255. EBB to Hugh Stuart Boyd
As published in The Brownings’ Correspondence, 2, 37–39.
March 11th 1827.
I thanked you, in my last note, for sending me your works,—& now, having read them, I have it in my power to thank you for the pleasure you have afforded me. As you desire me to mention which of the two poems on the calamity at Malvern, I prefer, I will frankly select the first, tho’ the “Malvern tale” has many lines that interest me; together with a smoothness of versification which is common in your writings. Your prologue & epilogue to St Gregory’s  poems are elegant; & your preface to that translation, attractive on several accounts. I am not ungrateful to the Elegy: but were I to say on what page I linger longest, I think I should turn at once to your translation from the Electra. It is beautifully executed, to the spirit as well as the letter; &, speaking of it, I may observe with Denham, that “words are not only rendered into words, but poetry into poetry.”  The last line pleased me least,—if I might say so without presumption! I think I should have liked the last line better, had you translated it more literally—had you written,
Because I do not see the dead lament!–
“To me the dead appear exempt from woe.” 
Nothing is much more odious than a servile translation: but, in this instance, it seems hardly possible to preserve the striking and pathetic simplicity of the original, without adopting a verbal fidelity. I trust this observation to your indulgence: and stand of course, with regard to it, under your correction.
St Basil  writes fervently & eloquently: but do you not consider his style rather inflated?
Thank you for the trouble you have taken to explain your objection to that passage of my work, which relates to the possible extinction of England.  I will confess, at once, that I did the very reverse of the Heathen oracles—that I prophecied for the sake of poetry, instead of poetizing for the sake of prophecy: and my prophecy may deserve as much contempt as the oracular poetry does! Yet something might be urged in my defence. I allow (to make use of your words), that there exists “no instance of a nation being given up to ruin & extinction, while the people continued to labour for the extension of God’s glory.” But I might add, as truly, that there exists no instance of a people continuing to labour for the extension of God’s glory. Nevertheless I consent to give up all prophetical pretensions; &, sharing the fate of Cassandra, certainly deserve it much more than she did!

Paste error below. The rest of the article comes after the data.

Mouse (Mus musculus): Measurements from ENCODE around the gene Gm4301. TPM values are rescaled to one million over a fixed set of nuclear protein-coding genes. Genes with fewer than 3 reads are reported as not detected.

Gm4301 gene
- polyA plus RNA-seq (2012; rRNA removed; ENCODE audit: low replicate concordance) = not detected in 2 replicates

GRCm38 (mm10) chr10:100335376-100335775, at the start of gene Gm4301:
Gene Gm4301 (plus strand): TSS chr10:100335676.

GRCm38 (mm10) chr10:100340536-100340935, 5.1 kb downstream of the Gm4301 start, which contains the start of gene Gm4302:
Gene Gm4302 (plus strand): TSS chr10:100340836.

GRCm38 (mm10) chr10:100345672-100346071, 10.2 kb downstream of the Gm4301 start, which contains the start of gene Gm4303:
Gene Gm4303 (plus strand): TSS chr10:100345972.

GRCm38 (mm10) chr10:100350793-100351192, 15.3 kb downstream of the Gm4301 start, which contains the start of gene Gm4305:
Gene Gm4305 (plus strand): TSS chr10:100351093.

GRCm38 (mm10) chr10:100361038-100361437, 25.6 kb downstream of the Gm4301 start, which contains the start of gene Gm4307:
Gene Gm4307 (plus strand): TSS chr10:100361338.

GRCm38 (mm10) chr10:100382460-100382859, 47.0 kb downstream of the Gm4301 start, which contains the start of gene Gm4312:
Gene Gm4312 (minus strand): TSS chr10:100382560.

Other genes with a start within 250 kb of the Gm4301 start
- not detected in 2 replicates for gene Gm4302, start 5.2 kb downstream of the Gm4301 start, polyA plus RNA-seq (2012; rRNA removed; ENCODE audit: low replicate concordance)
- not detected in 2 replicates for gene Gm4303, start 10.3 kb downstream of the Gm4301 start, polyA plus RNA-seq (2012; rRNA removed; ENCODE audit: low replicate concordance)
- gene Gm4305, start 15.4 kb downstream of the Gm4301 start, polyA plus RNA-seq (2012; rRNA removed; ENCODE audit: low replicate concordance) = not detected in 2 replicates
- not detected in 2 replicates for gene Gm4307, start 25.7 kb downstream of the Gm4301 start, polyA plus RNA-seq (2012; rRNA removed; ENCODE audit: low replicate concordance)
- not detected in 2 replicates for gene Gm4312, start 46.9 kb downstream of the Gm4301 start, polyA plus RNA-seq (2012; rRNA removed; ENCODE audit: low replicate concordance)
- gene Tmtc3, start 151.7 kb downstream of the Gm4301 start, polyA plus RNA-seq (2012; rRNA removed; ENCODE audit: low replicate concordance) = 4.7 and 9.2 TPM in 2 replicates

You must accept my thanks, & only my thanks, in return for your extremely kind invitation. I very seldom have it in my power to leave home, & the first time I am able to do so, must visit some friends to whom I am under a long engagement. It is therefore necessary for me to hope for other means by which, in the finer weather, I may have the advantage of your acquaintance. My health which you are good enough to enquire after, is not bad; but deficiency in strength makes me quite incapable of much exercise.
I am sorry not to be able to answer your questions respecting our West Indian connections, but I know hardly anything on the subject; & I cannot ask my Father, who has been for some time absent, & whose return is still uncertain.
You ask me how I “found out your name”. Perhaps I introduced a new reading into Propertius, & instead of “Certus eras, heu, heu!” read “Certè eras Hugh Hugh!” 
E B Barrett.
I take the liberty of enclosing to you a number of the Jewish Expositor, in which there are some lines of mine—the last I have published—signed with my initials. 
Address, on integral page: Hugh S. Boyd Esqr / Ruby Cottage  / Malvern Wells.
Docket, across fold from address, in an unidentified hand: March 11th / 27.
Publication: EBB-HSB, pp. 3–5.
Manuscript: Wellesley College. EBB’s draft is at the Armstrong Browning Library.
1. St. Gregory Nazianzen (ca. 329–389), one of the four Fathers of the Christian Church, was one of the principal theological writers studied by EBB with Boyd.
2. In 1656, Sir John Denham (1615–69) published The Destruction of Troy, a paraphrase of Vergil’s Æneid. In the preface, he advocated translating not only “Language into Language, but Poesie into Poesie.”
(In this note, and some others relating to the series of letters to Boyd, we have drawn on material researched by Barbara P. McCarthy for her book Elizabeth Barrett to Mr. Boyd. We here record our debt to her scholarship.)
3. Thoughts on an Illustrious Exile (1825), p. 42.
4. St. Basil (ca. 330–379), Bishop of Cæsarea, was a fellow student of St. Gregory Nazianzen. He was responsible for the reformation of the monastic orders in the Eastern Empire to emphasize an austere communal mode of life.
5. The lines beginning “Alas! alas! so, Albion shall decay,” in An Essay on Mind, bk. I, p. 20.
6. “You were right, alas, alas!” / “Surely you were Hugh, Hugh!” The former phrase is taken from Propertius’ Elegies, II, 24, 37.
7. The poem appeared without a title, under an epigraph: “Is it nothing to you, all ye that pass by?”—Lamentations. First line: “Who art thou of the veilëd countenance.” (The Jewish Expositor and Friend of Israel, January 1827. Reprinted in HUP, II, 71–74.)
8. An inn close to Boyd’s house having been named after Admiral John Benbow (1653–1702), Ruby Cottage (more correctly, The Ruby) was named after the only ship of his squadron to support him in an action against the French in the West Indies in 1702, when the remaining five captains under his command mutinied.